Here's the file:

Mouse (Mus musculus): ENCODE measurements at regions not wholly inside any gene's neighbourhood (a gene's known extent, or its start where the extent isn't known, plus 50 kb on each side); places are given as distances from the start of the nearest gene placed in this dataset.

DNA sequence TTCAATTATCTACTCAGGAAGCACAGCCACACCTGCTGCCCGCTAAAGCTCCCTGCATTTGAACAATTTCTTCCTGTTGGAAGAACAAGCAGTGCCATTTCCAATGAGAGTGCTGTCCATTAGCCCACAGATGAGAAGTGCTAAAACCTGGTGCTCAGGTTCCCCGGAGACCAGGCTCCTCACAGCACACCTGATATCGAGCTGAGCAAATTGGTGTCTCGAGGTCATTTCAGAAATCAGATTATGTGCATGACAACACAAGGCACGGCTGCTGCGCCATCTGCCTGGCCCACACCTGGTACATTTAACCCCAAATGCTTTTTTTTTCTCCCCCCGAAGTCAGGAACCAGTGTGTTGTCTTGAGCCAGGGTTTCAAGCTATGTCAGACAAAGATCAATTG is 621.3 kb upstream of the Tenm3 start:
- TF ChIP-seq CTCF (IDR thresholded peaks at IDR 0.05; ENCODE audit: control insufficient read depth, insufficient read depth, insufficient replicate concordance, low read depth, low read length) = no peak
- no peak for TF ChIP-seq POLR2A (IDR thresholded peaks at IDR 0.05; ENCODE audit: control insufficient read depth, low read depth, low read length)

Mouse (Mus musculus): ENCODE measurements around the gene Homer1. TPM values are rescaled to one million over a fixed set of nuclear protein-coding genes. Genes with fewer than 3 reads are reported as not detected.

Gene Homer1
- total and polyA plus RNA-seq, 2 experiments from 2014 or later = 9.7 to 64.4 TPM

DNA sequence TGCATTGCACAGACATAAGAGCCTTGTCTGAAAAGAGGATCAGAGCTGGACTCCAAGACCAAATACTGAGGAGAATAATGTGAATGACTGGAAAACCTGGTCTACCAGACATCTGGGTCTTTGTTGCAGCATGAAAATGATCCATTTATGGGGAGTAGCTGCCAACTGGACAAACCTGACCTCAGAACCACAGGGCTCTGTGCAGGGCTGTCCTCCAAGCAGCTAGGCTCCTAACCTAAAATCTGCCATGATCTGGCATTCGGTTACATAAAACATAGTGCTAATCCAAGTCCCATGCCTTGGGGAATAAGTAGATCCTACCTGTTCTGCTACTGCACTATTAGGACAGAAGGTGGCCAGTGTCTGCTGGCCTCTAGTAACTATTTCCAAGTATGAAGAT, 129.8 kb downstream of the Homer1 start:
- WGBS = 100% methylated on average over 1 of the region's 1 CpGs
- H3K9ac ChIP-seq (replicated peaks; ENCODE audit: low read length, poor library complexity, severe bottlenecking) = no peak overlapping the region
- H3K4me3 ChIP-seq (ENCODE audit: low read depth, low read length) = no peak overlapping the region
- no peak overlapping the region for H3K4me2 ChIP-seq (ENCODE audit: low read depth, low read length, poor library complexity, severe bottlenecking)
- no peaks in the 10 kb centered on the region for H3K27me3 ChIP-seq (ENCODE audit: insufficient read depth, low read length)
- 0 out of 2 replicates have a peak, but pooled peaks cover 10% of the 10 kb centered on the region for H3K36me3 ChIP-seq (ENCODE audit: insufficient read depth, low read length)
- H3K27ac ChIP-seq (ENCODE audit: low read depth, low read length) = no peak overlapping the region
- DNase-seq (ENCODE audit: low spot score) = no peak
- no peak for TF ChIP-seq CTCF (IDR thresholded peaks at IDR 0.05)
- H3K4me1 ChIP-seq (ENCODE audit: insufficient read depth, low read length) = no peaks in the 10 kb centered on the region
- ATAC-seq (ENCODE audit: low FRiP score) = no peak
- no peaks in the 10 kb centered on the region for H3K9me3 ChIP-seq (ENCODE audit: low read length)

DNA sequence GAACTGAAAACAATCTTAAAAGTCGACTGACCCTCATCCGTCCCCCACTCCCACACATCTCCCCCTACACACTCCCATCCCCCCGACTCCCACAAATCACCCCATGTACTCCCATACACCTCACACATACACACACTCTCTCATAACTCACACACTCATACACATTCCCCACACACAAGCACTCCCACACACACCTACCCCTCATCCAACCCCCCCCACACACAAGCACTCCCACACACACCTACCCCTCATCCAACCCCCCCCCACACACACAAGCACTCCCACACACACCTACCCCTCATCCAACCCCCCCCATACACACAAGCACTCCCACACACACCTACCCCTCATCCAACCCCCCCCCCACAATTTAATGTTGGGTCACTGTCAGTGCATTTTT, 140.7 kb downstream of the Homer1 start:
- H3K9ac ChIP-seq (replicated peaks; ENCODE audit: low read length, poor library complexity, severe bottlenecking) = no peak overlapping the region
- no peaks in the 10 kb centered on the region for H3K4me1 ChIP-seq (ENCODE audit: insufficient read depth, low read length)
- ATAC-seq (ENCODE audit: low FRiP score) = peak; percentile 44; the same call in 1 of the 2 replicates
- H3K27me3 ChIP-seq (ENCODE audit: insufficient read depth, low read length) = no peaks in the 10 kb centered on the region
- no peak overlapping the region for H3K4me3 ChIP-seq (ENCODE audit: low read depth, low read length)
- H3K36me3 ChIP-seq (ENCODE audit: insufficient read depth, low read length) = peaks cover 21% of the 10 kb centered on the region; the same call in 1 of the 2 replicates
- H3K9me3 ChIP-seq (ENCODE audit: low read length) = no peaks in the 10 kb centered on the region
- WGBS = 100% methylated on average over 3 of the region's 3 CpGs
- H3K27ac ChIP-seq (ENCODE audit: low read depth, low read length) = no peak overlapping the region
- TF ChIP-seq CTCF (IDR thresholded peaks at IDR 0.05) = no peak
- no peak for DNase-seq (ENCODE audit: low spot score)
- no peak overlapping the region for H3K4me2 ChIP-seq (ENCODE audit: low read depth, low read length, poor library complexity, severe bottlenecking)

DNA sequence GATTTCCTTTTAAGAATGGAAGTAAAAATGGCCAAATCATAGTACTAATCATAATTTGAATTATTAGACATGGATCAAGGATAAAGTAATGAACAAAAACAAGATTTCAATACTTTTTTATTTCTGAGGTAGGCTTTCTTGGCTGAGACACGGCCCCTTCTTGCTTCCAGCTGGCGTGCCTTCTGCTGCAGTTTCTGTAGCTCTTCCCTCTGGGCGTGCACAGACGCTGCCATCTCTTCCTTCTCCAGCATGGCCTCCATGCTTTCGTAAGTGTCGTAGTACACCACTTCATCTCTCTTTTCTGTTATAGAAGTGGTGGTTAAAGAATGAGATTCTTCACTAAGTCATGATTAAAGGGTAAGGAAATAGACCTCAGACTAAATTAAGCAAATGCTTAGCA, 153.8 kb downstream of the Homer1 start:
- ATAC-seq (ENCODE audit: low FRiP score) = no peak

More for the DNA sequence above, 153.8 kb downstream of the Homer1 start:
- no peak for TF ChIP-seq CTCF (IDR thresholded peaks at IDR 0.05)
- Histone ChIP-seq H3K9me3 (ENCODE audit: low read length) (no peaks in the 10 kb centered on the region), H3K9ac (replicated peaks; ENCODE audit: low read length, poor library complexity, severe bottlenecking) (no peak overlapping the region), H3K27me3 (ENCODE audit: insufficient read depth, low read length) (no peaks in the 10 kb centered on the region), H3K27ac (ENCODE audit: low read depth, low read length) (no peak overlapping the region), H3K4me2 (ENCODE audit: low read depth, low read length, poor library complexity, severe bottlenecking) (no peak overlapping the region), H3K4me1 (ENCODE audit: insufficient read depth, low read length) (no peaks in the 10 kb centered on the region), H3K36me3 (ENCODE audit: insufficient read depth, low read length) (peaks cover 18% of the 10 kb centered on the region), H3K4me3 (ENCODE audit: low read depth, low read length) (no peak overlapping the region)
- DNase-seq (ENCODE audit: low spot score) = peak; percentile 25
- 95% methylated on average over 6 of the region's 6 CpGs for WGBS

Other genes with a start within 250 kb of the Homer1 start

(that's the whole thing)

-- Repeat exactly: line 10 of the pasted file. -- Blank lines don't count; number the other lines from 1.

- H3K9ac ChIP-seq (replicated peaks; ENCODE audit: low read length, poor library complexity, severe bottlenecking) = no peak overlapping the region